By Jim Schutze
By Rachel Watts
By Lauren Drewes Daniels
By Anna Merlan
By Lee Escobedo
By Eric Nicholson
Where are your old baseball cards?
I know, silly question. In this interactive era of Maddenon your Xbox and madmen chewing buffalo bladders on your TiVo, spreading out sedentary sports cards on your bedroom floor sounds about as entertaining as playing Marco Polo with Helen Keller. Marco!... Marco!... Marco?!
Besides, most of us stopped collecting when we hit puberty. Some--honest--traded their cards for that Farrah Fawcett poster and a hot new 8-track called Foreigner 4. Some dumped cards for Beanie Babies. Some might still have them in a box in the attic, under the (first) wedding album, next to the Pet Rock.
But then there are geeks like Barry Scott who, defiant of the latest fads and his leaking finances, kept on buyin' and rippin'. Box after box. Pack after pack. Week after week. And what do you know? He knows exactly where his baseball card is.
It's on eBay, about to net him $100,000.
"In the back of your mind you know pulling a great card is possible," Scott said last week at the Dallas headquarters of collectibles king Beckett Media. "But I've always collected for the fun of it. As a hobby, not a living. This is all just too surreal."
Scott, 26, was desperate for a life preserver--small, rectangle or otherwise--when he walked into his buddy's card shop on November 9. Having recently moved from Chicago to tiny Guntown, Mississippi, to take care of his homebound father, Barry struggled to find a job, much less direction. In nearby Tupelo he delivered pizzas for Domino's before settling for a part-time gig in information technology at Cooper Tires.
"Fancy name for inputting time cards," Scott says with a chuckle.
His 64-year-old father, Gene, suffers from diabetes and heart disease. With feathered hair, glasses and a body like a 10-pin--think old Royals slugger Bob Hamelin--Barry doesn't recall his last date. In early November, he blogged about being severely depressed.
"Everything was looking pretty bleak," Barry admits. "I have lots of debt and, really, no plan to get moving forward."
His weekly excitement? Updating an Excel spreadsheet on the purchases of prescription drugs from Canada for Dad. Bowling with his buddies. And, oh yeah, spending every last penny on his 18-year, 3,000-card collection previously highlighted by Hall-of-Famers Rollie Fingers and Willie Stargell.
At his favorite shop, Sportscards, he plunked down $105 for a box of Upper Deck SP Legendary Cuts cards. In the box are 12 packs, each containing four cards.
Talk about instant gratification.
As soon as Barry opened the first pack at approximately 4:45 p.m., he spotted a plastic protective sleeve. When he pulled out the 1 of 1 card, it was none other than the authenticated signatures of Ty Cobb and Babe Ruth. Weak in the knees, Barry sat down and turned the card over. Looking for authenticity, he instead got more autographs, these from Walter Johnson and Honus Wagner.
He screamed repeatedly, "Holy shit!"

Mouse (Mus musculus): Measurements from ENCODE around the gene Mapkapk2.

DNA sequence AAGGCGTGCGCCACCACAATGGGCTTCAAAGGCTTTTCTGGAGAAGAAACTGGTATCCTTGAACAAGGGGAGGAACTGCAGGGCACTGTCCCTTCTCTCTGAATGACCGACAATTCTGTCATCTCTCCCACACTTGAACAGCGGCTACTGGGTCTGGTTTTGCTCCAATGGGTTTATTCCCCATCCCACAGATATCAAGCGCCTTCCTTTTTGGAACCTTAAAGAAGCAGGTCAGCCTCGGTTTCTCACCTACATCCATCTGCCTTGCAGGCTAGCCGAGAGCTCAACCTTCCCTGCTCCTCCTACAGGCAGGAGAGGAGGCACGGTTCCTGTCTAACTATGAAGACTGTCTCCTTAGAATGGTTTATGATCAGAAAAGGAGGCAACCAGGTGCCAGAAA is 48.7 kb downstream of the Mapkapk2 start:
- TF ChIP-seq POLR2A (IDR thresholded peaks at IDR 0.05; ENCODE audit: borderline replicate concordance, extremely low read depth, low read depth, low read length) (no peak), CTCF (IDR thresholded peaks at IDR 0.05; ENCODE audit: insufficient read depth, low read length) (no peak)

One card, four signatures--all from baseball's inaugural Hall of Fame class of 1936. Collecting the autographs separately would, according to Beckett, cost $18,000. Making the card even more unique, Wagner's signature was cut from a wedding invitation and affixed to the baseball card, and Cobb's--signed "Tyrus"--came straight from a check.
Tupelo, Mississippi--birthplace of Elvis; re-birthplace of Barry.
Said Scott, "Please don't wake me up."
What do you do when you've just pulled a card that will change your future?
Go bowling, of course.
Scott convinced store owner Anthony Patterson to join him and baby-sit the card while he bowled. And with that, one of the most valuable baseball cards in history spent its first free hours in a bowling ball bag down at Rebel Lanes.
"Well, I couldn't just leave my team hangin'," says Barry, who did disappoint his Spare Me teammates by bowling "well under" his 140 average. "I did good to break 100."
That night Scott posted his pull on Beckett's Internet message board. The next day he got a call through Patterson about an investor in Columbus, Mississippi, willing to pay $50,000 on the spot.
"I went to bed thinking it was a done deal," Scott says after a Snookie's hamburger and Jack-and-Coke. "Initially I thought I'd keep it and pass it down to my kids. But then you think about $50,000 being wired to your checking account and...Luckily, the guy got cold feet and backed out."
Next came a call from Beckett baseball editor Pepper Hastings. Scott was immediately on a plane to Dallas and en route to doubling his profit.
"Just getting to come [to Beckett] would've been cool enough," says Scott, who transported the card in a velvet pouch worn around a necklace and under two shirts. "I went out for a smoke and bumped into Dr. Beckett himself. I'm like Charlie in the chocolate factory."
Founded in '84 by former SMU statistics guru James Beckett, the company has yet to produce its first card but is nonetheless the $275 million sports collectibles industry's final word. Beckett grades cards, produces 14 monthly publications and puts out price guides--the card equivalent of Kelley Blue Book for cars. Its two-story building at the Tollway and Keller Springs Road is as much a mecca as a workplace, with former Red Sox great Fred Lynn walking in unannounced, actor Chuck Norris leasing space and countless fans showing up to have their cards graded.
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